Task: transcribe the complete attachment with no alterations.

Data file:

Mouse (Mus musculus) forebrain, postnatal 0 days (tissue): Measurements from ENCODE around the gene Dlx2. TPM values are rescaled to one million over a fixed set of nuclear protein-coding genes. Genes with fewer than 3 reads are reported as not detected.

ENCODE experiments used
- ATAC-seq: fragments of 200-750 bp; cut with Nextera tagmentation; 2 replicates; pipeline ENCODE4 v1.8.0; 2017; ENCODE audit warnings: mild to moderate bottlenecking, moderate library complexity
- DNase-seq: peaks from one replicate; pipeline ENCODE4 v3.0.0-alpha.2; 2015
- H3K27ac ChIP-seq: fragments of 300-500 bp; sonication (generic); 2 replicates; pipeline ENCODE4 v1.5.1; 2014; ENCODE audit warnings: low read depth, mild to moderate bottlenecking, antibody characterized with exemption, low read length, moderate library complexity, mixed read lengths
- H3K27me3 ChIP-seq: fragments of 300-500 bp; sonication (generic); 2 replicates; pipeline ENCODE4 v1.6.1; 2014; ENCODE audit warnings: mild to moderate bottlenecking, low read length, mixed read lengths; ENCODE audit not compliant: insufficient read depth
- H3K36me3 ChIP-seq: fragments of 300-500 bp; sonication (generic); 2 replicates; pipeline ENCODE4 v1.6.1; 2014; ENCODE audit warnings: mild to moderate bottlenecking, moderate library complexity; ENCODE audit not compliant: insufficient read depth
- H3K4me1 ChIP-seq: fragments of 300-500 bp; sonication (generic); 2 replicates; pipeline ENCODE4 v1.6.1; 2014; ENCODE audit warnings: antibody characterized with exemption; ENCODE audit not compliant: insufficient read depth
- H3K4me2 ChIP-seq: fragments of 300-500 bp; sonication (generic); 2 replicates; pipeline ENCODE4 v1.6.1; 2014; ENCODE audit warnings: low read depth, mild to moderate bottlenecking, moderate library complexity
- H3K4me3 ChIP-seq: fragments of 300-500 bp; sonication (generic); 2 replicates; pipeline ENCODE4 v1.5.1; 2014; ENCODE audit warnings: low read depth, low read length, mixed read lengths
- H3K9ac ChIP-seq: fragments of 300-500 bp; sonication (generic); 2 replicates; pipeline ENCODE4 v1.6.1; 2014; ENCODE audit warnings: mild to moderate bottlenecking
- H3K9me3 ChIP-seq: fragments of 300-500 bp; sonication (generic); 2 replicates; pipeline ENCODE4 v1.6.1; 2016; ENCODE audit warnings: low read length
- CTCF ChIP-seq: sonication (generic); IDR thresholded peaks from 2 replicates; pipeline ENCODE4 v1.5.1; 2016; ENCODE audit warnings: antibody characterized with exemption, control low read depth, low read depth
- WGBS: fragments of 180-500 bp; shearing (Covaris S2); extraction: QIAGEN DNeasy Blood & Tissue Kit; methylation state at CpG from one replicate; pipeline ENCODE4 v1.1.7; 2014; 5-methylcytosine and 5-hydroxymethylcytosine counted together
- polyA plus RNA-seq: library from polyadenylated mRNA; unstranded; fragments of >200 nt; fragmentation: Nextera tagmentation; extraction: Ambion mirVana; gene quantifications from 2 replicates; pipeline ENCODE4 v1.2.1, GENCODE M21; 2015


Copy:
Mouse (Mus musculus) forebrain, postnatal 0 days (tissue): Measurements from ENCODE around the gene Dlx2. TPM values are rescaled to one million over a fixed set of nuclear protein-coding genes. Genes with fewer than 3 reads are reported as not detected.

ENCODE experiments used
- ATAC-seq: fragments of 200-750 bp; cut with Nextera tagmentation; 2 replicates; pipeline ENCODE4 v1.8.0; 2017; ENCODE audit warnings: mild to moderate bottlenecking, moderate library complexity
- DNase-seq: peaks from one replicate; pipeline ENCODE4 v3.0.0-alpha.2; 2015
- H3K27ac ChIP-seq: fragments of 300-500 bp; sonication (generic); 2 replicates; pipeline ENCODE4 v1.5.1; 2014; ENCODE audit warnings: low read depth, mild to moderate bottlenecking, antibody characterized with exemption, low read length, moderate library complexity, mixed read lengths
- H3K27me3 ChIP-seq: fragments of 300-500 bp; sonication (generic); 2 replicates; pipeline ENCODE4 v1.6.1; 2014; ENCODE audit warnings: mild to moderate bottlenecking, low read length, mixed read lengths; ENCODE audit not compliant: insufficient read depth
- H3K36me3 ChIP-seq: fragments of 300-500 bp; sonication (generic); 2 replicates; pipeline ENCODE4 v1.6.1; 2014; ENCODE audit warnings: mild to moderate bottlenecking, moderate library complexity; ENCODE audit not compliant: insufficient read depth
- H3K4me1 ChIP-seq: fragments of 300-500 bp; sonication (generic); 2 replicates; pipeline ENCODE4 v1.6.1; 2014; ENCODE audit warnings: antibody characterized with exemption; ENCODE audit not compliant: insufficient read depth
- H3K4me2 ChIP-seq: fragments of 300-500 bp; sonication (generic); 2 replicates; pipeline ENCODE4 v1.6.1; 2014; ENCODE audit warnings: low read depth, mild to moderate bottlenecking, moderate library complexity
- H3K4me3 ChIP-seq: fragments of 300-500 bp; sonication (generic); 2 replicates; pipeline ENCODE4 v1.5.1; 2014; ENCODE audit warnings: low read depth, low read length, mixed read lengths
- H3K9ac ChIP-seq: fragments of 300-500 bp; sonication (generic); 2 replicates; pipeline ENCODE4 v1.6.1; 2014; ENCODE audit warnings: mild to moderate bottlenecking
- H3K9me3 ChIP-seq: fragments of 300-500 bp; sonication (generic); 2 replicates; pipeline ENCODE4 v1.6.1; 2016; ENCODE audit warnings: low read length
- CTCF ChIP-seq: sonication (generic); IDR thresholded peaks from 2 replicates; pipeline ENCODE4 v1.5.1; 2016; ENCODE audit warnings: antibody characterized with exemption, control low read depth, low read depth
- WGBS: fragments of 180-500 bp; shearing (Covaris S2); extraction: QIAGEN DNeasy Blood & Tissue Kit; methylation state at CpG from one replicate; pipeline ENCODE4 v1.1.7; 2014; 5-methylcytosine and 5-hydroxymethylcytosine counted together
- polyA plus RNA-seq: library from polyadenylated mRNA; unstranded; fragments of >200 nt; fragmentation: Nextera tagmentation; extraction: Ambion mirVana; gene quantifications from 2 replicates; pipeline ENCODE4 v1.2.1, GENCODE M21; 2015